Saturday, May 26, 2007


"I sometimes think that people's hearts are like deep wells. Nobody knows what's at the bottom. All you can do is guess from what comes floating to the surface every once in a while."

-- Haruki Murakami

"What we have not had to decipher, to elucidate by our own efforts, what was clear before we looked at it, is not ours. From ourselves comes only that which we drag forth from the obscurity which lies within us, that which to others is unkown."

-- Marcel Proust

The Shape of a Finely Made Story

"Story has a form that brings a certain order. The shape of a finely made story has the same energy as sexual energy or life energy. It's like the ebbing and flowing of tide and of storms. I think this goes through our bodies, it goes through our psyches, and the shape of story takes that same cyclical form."

--Maxine Hong Kingston speaking with Bill Moyers about her latest book Veterans of War, Veterans of Peace. "For the past 15 years, Kingston has been working with veterans – more than 500 soldiers from World War II, from Vietnam, and now, from Iraq - as well as other survivors of war to convert the horrors they experienced into the words and stories that Kingston believes will help them cope and survive."

Thursday, May 24, 2007

I Accepted Monsters In My Heart

Guillermo del Toro discussing his film, Pan's Labyrinth with Terry Gross (Fresh Air, 1/24/07):

When I was a kid I used to spend a lot of time in my grandmother’s garden, and I would actually do insane stuff. Like I would spend hours watching an ant hill. And I would try and recognize the ants from one another every day. And of course the garden was full of insects and I would name them and I admired them. I think they’re present in most of my movies because I have such admiration and fear of them. And I always thought, listening to Bible tales, I don’t know why, I always thought that archangels should look like insects, because archangels were sort of the tough guys of God’s army and I always imagined them looking like this. Shelled, armored creatures.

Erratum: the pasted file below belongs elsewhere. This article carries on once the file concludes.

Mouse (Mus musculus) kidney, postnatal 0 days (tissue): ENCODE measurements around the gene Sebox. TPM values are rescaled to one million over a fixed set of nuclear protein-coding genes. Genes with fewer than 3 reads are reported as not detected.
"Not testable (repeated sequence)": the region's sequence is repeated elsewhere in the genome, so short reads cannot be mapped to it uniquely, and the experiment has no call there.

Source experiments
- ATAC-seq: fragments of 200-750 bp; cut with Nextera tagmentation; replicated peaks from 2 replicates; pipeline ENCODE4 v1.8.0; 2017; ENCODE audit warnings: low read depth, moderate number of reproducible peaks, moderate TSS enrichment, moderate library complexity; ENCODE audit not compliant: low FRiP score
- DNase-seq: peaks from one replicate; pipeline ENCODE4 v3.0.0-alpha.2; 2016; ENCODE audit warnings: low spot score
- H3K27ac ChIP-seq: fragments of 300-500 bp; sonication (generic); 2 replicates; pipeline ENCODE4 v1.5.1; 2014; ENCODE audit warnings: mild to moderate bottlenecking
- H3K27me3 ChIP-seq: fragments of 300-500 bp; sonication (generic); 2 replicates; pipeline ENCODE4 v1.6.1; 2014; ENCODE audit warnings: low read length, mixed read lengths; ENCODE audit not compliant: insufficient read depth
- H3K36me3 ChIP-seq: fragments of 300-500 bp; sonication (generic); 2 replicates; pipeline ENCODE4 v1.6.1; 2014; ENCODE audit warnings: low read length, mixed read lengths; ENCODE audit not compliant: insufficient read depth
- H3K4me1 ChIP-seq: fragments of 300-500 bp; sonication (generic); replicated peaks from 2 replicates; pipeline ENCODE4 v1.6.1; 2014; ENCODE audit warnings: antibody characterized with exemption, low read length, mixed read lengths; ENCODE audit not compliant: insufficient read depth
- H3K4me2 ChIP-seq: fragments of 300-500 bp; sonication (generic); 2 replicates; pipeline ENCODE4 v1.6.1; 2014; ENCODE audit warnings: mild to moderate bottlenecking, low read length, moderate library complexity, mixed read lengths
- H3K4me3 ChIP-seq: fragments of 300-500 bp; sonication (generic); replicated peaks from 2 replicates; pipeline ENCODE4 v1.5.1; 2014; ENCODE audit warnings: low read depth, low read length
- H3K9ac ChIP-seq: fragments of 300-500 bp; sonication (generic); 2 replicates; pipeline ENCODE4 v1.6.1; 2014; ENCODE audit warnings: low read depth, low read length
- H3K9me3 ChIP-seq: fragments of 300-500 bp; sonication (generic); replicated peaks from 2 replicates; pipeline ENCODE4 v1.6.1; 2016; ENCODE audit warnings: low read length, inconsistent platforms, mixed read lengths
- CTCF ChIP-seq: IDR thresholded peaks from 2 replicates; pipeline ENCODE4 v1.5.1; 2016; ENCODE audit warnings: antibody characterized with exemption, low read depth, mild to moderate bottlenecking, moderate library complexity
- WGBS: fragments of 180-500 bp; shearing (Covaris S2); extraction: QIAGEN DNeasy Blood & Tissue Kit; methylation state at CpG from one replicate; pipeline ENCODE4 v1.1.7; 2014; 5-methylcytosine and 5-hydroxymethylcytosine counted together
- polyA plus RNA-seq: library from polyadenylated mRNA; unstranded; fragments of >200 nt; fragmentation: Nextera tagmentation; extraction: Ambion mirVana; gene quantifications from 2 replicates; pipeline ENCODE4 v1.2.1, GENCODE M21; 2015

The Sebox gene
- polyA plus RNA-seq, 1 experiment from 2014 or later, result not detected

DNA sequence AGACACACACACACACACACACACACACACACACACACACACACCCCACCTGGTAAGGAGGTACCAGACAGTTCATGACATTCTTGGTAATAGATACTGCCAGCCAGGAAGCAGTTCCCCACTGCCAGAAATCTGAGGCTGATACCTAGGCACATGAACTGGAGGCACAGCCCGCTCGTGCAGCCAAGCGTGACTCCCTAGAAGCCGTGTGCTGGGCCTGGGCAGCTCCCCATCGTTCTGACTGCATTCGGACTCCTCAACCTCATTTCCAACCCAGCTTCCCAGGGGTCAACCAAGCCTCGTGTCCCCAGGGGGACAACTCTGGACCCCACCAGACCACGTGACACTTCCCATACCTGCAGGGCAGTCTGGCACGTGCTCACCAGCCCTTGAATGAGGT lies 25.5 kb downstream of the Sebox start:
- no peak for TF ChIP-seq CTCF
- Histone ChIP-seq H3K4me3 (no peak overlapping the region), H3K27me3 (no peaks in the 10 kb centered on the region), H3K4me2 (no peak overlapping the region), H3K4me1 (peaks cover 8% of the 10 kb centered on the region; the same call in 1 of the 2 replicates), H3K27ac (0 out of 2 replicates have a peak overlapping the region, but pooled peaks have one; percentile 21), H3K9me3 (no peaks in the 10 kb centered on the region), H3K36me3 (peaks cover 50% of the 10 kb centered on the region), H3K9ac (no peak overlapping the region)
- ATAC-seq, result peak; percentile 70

And I believe that the girl’s reality in the movie, you should be able to read it as existing in her mind or as being a really raggedy, left-out-in-the-rain kind of magical world because she has been gone from it for so long. So the movie allows you to interpret it both ways. For me, funny enough, to me what she see is a fully blown reality--a spiritual reality. But I believe her tale not to be just a reflection of the world around her, but to me she really turns into the princess of the underworld.
I think that there is a point in our life when we’re kids when literature and magic and fantasy has a strong presence in our soul as religion would have in later days. I think that it’s a spiritual reality as strong as when people say, “I accept Jesus in my heart.” Well, at a certain age, I accepted monsters in my heart. The girl is basically sort of autobiographical for me.
I think that the entire world we live in is fabricated. So when I think about, you know Republican, Democrat, left, right, morning, night, geography borders, all these things are conceits. Borders are not visible from a satellite picture. The fact that you can have a civil war where two sides kill each other and essentially from afar they look exactly the same. They are both the same human beings. They share the same taste for food. They sing the same songs and so on and so forth. This imagined conceit can create such horrors. And I think when people talk about fantasy and they demean it, like “Oh, fantasy is such a low concern,” well, I think politics, religion, are equal inventions for me at least.
The Pale Man is, in function, a prototypical ogre in the fairy tale—a devourer of children. But in appearance I wanted it to look like essentially a monster a child could imagine. A monster from the id.